Do you think that’s a secret to your success as well? All the homework you do on bettering yourself?

For me, it’s quite simple. You need to try and put as much quality across in everything that you do. People ask me a lot about how many hours I train and what goes into that. Obviously there’s a lot of hours but before I think about the number of hours, I think about the quality I put into things. With my dad for example, I know that one hour with top focus, top concentration will give us the best results. Then it’s about repeat, repeat, repeat so that things become second nature. Everything has to be done with as much quality as possible. You have to be extremely focused and train over and over again.

I think you can also gain a lot of confidence from training. Physically and technically. You need to have that confidence in yourself in order to succeed in the long term. The first goal I scored in the Champions League final last year was something I trained with my dad on over all these years. So it’s so good to see that happen on the big stage. 

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You score so many goals. More goals than games played usually. How do you handle it when you haven’t scored in a game?

[laughs] I was the worst before, I tell you. I feel like I’ve grown with it. You always have to look at the context. If I had a lot of chances in a game and not scored any I would be disappointed. I’d find that hard to accept and analyse the whole game over and over but there might be other circumstances in a different game where your role is different and you’re more in that position to create chances for others.

I think that’s when you’d be a bit nicer to yourself and say to yourself, if I did everything in order to make a chance happen then I have done my job. Either way, it happens - you can’t score in every game. It’s all about analysis after the game and coping with those bad moments.

When you score a goal now, do you still get that same level of excitement that you did when you were a kid?

Yes. Yes. Yes. I would say that is probably the best thing. Every goal has its importance. Even if it was back home, scoring as a nine year old. Obviously there’s a lot of differences in the surrounding when you compare that to scoring in a Champions League final but it’s just this adrenaline rush when you score a goal. They’re all important I think because every goal has it’s story, it has it’s preparation and work behind it. I really appreciate them all.

Has winning become an addiction for you? Look at all that you have won, all those individual and team accolades - does it become the norm?

I would say that I was very lucky to get to Lyon in 2014. It was this master club with the best players and I felt like I was welcomed since day one. Playing with amazing players, some have stopped now, some are still here and since then I feel like I’ve been part of a journey that has been unbelievable, it’s been historical in terms of winning trophies and also was a place where I think I can give the best from myself.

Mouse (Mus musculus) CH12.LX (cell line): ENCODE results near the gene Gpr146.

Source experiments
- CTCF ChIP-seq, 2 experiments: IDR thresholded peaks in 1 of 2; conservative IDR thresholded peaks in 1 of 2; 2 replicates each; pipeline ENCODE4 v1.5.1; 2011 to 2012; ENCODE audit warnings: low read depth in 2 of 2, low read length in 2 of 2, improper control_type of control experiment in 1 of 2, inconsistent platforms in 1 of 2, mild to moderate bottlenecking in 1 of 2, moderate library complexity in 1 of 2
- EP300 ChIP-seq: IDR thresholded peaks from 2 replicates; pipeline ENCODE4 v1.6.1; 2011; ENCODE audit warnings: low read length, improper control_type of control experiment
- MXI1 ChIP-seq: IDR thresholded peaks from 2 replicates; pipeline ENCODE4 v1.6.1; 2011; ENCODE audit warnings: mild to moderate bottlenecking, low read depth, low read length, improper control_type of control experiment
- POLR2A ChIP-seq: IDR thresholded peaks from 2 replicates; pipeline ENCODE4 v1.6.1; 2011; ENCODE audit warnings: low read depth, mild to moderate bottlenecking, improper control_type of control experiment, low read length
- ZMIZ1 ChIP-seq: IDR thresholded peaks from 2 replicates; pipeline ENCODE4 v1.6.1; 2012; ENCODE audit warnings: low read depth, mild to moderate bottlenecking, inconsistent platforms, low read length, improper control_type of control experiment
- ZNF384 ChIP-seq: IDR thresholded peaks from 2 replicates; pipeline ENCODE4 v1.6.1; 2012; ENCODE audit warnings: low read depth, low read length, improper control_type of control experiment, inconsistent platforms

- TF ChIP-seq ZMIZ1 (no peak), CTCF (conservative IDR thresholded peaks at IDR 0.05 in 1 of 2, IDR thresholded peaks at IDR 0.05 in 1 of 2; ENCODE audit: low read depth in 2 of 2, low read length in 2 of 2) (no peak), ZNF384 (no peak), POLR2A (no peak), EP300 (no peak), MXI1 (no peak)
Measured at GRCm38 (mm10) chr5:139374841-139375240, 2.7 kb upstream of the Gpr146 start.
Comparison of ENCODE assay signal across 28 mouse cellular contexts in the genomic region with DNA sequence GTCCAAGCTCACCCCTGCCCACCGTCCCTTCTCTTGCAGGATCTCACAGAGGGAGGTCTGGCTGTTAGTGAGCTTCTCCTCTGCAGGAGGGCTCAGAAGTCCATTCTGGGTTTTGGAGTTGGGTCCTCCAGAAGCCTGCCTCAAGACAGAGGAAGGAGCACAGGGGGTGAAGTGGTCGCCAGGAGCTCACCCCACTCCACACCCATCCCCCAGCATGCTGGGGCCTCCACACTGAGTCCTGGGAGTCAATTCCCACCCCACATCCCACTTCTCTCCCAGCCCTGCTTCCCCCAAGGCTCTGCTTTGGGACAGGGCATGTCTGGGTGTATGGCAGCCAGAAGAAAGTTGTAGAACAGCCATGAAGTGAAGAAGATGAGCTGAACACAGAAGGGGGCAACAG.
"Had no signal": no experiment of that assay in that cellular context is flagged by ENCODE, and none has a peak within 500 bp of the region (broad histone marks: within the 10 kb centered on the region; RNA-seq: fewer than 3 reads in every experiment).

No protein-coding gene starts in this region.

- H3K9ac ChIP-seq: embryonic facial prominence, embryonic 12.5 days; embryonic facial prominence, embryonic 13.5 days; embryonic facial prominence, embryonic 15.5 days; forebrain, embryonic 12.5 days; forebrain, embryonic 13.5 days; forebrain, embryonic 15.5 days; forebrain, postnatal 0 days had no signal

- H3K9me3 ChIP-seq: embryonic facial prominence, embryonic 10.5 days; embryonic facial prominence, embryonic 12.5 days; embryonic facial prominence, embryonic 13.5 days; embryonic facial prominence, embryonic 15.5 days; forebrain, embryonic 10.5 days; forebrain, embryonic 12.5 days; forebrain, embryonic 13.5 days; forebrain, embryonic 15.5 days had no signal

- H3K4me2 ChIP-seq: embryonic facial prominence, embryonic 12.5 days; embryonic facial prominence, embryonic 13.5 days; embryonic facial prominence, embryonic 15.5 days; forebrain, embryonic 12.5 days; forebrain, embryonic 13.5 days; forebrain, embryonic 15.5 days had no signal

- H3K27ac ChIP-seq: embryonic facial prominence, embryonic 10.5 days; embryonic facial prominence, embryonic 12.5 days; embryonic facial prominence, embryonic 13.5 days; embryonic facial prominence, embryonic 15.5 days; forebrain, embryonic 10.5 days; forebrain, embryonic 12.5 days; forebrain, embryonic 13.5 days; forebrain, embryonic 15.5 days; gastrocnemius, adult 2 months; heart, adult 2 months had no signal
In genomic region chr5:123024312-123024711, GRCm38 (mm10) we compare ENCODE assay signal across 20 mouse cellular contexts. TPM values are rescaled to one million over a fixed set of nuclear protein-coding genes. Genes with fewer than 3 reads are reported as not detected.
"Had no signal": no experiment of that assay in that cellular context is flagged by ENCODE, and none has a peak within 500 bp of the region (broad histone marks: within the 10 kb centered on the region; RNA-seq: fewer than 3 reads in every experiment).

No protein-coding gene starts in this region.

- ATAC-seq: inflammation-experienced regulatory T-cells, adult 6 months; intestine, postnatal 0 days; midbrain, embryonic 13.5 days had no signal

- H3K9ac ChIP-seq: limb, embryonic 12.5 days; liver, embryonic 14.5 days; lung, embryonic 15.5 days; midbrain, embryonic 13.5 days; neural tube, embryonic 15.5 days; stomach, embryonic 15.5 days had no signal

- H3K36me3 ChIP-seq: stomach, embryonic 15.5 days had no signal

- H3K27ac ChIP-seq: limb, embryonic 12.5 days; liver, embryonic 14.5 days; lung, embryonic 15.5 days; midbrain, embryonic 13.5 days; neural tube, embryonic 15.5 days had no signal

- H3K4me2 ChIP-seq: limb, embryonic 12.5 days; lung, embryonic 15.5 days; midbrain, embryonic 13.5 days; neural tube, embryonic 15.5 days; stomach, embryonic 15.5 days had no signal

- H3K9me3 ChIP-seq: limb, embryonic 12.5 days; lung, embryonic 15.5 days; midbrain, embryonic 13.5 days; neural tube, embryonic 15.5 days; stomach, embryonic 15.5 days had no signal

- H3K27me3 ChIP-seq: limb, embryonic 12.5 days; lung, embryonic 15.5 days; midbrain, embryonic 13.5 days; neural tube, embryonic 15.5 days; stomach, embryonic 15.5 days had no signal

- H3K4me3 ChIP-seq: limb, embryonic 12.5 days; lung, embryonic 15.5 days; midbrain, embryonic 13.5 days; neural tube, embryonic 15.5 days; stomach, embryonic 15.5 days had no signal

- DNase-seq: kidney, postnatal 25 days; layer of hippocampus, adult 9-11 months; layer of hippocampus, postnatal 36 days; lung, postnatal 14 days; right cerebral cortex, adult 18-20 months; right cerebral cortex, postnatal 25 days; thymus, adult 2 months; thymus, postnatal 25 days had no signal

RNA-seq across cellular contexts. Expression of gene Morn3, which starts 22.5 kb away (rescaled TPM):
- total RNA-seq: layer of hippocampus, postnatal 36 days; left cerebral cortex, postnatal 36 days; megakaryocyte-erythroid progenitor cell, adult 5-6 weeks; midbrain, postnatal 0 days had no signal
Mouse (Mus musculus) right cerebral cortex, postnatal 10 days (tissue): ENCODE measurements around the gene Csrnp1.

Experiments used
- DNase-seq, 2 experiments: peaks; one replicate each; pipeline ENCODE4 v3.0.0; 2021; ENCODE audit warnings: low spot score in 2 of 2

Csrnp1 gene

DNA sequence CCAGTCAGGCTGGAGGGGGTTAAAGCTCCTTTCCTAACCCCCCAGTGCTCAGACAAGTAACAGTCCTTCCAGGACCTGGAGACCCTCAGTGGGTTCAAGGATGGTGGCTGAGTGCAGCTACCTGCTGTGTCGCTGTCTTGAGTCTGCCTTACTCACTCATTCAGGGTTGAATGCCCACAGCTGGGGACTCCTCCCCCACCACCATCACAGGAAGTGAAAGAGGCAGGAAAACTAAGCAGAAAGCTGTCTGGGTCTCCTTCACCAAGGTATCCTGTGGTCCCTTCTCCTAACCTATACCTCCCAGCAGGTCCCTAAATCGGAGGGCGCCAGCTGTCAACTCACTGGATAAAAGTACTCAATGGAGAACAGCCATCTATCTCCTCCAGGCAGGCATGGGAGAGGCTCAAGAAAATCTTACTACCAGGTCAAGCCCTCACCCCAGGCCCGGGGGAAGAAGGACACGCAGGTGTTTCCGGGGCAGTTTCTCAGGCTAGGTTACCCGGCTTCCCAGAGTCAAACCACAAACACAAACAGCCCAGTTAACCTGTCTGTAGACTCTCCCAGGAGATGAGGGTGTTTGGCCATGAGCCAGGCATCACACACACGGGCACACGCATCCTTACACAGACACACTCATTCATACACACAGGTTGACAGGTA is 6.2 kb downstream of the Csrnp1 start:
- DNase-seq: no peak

I think team sport is all about surrounding yourself with people who have the same ambition as you. Who have a winning mentality, who want to put down the same amount of work you do in order to push the team forward, and also themselves individually. I think Lyon knows that as a club. Winning then becomes part of that competition culture. It needs to be part of the DNA in order for us to continue winning because people will leave and players will come. Staff will come and go. But that DNA needs to stay with the club in order to succeed year after year. 

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Looking at that “quality” you talked about, what about life off the pitch and things you do there. Moving into fashion and things like that, is it important for you to always be associated with those at the top or say brands that have a forward thinking mentality?

I think it’s all about authenticity. It’s not so much about the level of something, it’s more about doing things that suit you. I personally look to work on things that I genuinely like and feel that they reflect me. I was excited for a SoccerBible shoot because I like the mixing of sports and fashion because you express yourself out on the pitch but off the pitch you might have a different character outside of the pitch. Doing photoshoots and linking up with people like yourself is something that can also give me an adrenaline rush and it’s a cool opportunity that football can give you when you perform.

So I always enjoy doing those things because it gives me new experiences. I feel like you can get a lot of inspiration and culture from places away from football that help you get that balance. Reading books, listening to music, following fashion and lifestyle - I think there’s so many things that you can soak up inspiration from in order to become a better player.

Do you have an ambition to explore more cultures away from football like fashion as an example?

I feel very lucky because football has given me so many opportunities outside of the pitch as well. First of all you need to keep a balance and assess how much time you have outside football because the game takes all your time and your mind. It’s good to look for that balance though through outside interests. I feel like you need to attach yourself with things you believe in most importantly off the pitch. That keeps the quality high. I’m excited for the future and where things go on and off the pitch.

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Photography by Scander Aidoudi / Pete Martin
Styling by Bruno D'agostino
Hair and Make Up by Suky

Daniel Jones